Iran Can Be a Crossroads for the Future of Bosnian Football

Sasa IbruljCorrespondent IJune 24, 2014

The Bosnia team pose for a team group photo before the group F World Cup soccer match between Nigeria and Bosnia at the Arena Pantanal in Cuiaba, Brazil, Saturday, June 21, 2014. (AP Photo/Kirsty Wigglesworth)
Kirsty Wigglesworth/Associated Press

Bosnia-Herzegovina are preparing for their last match against Iran with bags packed. The loss to Nigeria means that their World Cup is over, at least in competitive terms, and they go into the game with Iran with nothing to play for.

However, is that really the truth? Are they really without any motivation against Iran? Bosnia were debutants in this year's tournament and their expectations may have been unrealistic, but that does not change the fact that the people back home are disappointed.

After great performances against Ivory Coast and Mexico and solid resistance to Lionel Messi’s Argentina, the nation expected this team to create miracles and reach the knockout stages. They were not that far away if truth be told—the disallowed goal and the woodwork saved Nigeria—and things could easily have taken a different path.

But, it did not and Bosnians have been left disappointed. After the initial shock and fire towards referee Peter O’Leary and his assistantswhich allegedly ended up with death threats, per Kate Lyons and Louise Cheer of the Daily Mailthe Bosnian public turned their rage to the team and the coach, Safet Susic.

This national team was considered to be the pride of the nation and it was logical that people would not be satisfied after the Nigeria result. They expected to see fighting spirit, the passion and pride that this team showed during the qualifiers, but all that disappeared overnight.

CUIABA, BRAZIL - JUNE 21:  Edin Dzeko of Bosnia and Herzegovina looks dejected after a 1-0 defeat in the 2014 FIFA World Cup Group F match between Nigeria and Bosnia-Herzegovina at Arena Pantanal on June 21, 2014 in Cuiaba, Brazil.  (Photo by Clive Brunsk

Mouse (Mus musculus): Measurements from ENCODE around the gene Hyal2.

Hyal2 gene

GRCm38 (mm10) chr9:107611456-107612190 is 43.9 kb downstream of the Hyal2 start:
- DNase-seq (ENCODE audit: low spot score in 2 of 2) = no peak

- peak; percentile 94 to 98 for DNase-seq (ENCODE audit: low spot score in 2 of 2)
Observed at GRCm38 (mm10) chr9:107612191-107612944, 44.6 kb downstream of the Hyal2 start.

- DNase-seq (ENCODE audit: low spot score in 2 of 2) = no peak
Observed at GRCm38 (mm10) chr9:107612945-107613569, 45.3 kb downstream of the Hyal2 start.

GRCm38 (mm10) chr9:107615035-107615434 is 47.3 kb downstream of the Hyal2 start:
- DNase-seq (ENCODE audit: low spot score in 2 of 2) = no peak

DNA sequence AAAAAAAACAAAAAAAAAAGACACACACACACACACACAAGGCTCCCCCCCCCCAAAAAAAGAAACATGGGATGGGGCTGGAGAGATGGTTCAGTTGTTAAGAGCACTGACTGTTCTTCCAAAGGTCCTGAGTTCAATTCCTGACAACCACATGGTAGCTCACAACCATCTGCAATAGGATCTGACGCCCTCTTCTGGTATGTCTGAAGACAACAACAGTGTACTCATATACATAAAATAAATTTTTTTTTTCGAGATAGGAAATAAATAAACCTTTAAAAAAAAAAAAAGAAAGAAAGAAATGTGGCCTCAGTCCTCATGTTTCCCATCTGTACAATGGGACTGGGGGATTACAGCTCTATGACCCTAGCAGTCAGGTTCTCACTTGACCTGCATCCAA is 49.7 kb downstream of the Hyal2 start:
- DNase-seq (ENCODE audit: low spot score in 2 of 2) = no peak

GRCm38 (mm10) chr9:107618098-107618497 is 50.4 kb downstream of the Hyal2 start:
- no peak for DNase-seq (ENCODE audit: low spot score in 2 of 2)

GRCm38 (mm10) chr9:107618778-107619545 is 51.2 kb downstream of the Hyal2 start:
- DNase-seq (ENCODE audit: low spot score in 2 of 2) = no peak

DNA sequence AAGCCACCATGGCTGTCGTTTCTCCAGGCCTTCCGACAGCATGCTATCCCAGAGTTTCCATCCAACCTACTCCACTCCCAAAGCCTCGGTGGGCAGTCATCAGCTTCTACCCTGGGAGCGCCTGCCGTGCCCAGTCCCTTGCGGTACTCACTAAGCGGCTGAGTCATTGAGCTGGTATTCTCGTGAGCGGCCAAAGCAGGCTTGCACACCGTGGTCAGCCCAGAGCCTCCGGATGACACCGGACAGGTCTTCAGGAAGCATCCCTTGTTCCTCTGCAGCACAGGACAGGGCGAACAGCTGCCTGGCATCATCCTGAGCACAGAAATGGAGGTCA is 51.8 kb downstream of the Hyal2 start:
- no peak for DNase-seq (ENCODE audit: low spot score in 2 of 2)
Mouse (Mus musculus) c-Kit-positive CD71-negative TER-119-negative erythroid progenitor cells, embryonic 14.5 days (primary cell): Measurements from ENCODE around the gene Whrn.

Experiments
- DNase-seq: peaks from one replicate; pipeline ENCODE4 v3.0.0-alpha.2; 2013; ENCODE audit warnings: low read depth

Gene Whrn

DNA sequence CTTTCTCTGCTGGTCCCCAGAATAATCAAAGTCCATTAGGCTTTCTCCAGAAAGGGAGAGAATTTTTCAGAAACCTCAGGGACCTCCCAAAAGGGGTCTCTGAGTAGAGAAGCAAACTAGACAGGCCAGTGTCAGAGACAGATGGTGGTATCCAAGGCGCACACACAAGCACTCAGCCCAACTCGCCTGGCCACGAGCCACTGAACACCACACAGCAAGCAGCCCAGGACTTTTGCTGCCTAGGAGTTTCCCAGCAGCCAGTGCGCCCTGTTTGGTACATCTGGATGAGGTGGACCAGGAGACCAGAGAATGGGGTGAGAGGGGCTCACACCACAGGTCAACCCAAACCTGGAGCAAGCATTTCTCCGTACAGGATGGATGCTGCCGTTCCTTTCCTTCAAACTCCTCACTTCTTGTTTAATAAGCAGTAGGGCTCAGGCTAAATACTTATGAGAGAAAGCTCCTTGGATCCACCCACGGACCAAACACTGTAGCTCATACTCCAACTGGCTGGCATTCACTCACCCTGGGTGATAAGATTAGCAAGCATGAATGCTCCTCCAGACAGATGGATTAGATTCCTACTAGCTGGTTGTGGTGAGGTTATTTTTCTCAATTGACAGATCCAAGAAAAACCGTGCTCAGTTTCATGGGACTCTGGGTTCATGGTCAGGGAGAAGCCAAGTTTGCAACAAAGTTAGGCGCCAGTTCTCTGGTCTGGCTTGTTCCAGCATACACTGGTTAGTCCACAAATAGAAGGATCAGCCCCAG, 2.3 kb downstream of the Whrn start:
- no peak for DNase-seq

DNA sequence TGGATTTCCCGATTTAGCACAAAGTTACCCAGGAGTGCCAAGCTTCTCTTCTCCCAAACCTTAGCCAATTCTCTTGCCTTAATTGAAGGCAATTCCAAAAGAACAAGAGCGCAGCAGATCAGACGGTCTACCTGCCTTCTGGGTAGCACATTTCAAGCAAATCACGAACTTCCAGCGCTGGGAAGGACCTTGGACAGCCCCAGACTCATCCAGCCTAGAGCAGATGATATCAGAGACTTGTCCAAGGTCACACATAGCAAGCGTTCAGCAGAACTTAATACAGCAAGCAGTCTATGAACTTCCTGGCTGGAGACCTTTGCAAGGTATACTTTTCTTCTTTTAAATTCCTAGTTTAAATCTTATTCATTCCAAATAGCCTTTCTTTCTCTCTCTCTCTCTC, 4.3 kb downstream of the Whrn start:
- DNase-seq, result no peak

Clive Brunskill/Getty Images

Of course, no one believes that this team did not want to win, as Edin Dzeko explained in his confession on his official Facebook profile. Bosnia relied on experienced players and big stars like Dzeko and skipper Emir Spahic, but they simply failed to deliver. It was obvious that the spark Bosnians were famous for was missing.

What was the reason for that?

This is the question that will often be asked in the next couple of weeks. What's certain is that Susic has to take his share of the blameeven though he claims that the style of play, the preparations and the starting XI were good, and it was the fact the team “was inefficient” that was the problem.

But Susic’s tactics against Nigeria were a total miss. He played without a proper left-back, exposing that side to swift and mobile Nigerian attackers who knew exactly how to exploit the weakness.

Safet Susic can continue to bark but the truth is that his team is on the plane direction Sarajevo when Nigeria is still alive in Brazil!

— Oluwada Lotfi (@OluwadaLotfi) June 22, 2014

What's more, Susic failed to recognise his own mistakes and correct them, repeating the mistakes through the whole match. The back four was dismantled, creaking like a listing ship, the usually creative midfield was without direction and the lone Dzeko up front was isolated and harmless.

CUIABA, BRAZIL - JUNE 21: Bosnia and Herzegovina fans cheer during the 2014 FIFA World Cup Group F match between Nigeria and Bosnia-Herzegovina at Arena Pantanal on June 21, 2014 in Cuiaba, Brazil.  (Photo by Phil Walter/Getty Images)
Phil Walter/Getty Images

However, if the World Cup is, at least in competitive terms, over for Bosnia-Herzegovina, they have a lot to prove against Iran.  Susic has failed a massive test and he may see this as a chance to repair his image. It is now likely that this match will be his farewell; his contract expires after the tournament and it is difficult to believe that anyone would offer him a new one.

On the other hand, the players want to show the critics that they can do much better, and that they still believe in the future of this team.

The match against Iran is actually a crossroads for the Bosnian national team. A lot depends on the result—the win could remedy the situation to some point and leave a solid foundation for the next coach.

A loss? It would bring all the dirty laundry to the surface and rock Bosnian football from its very foundations.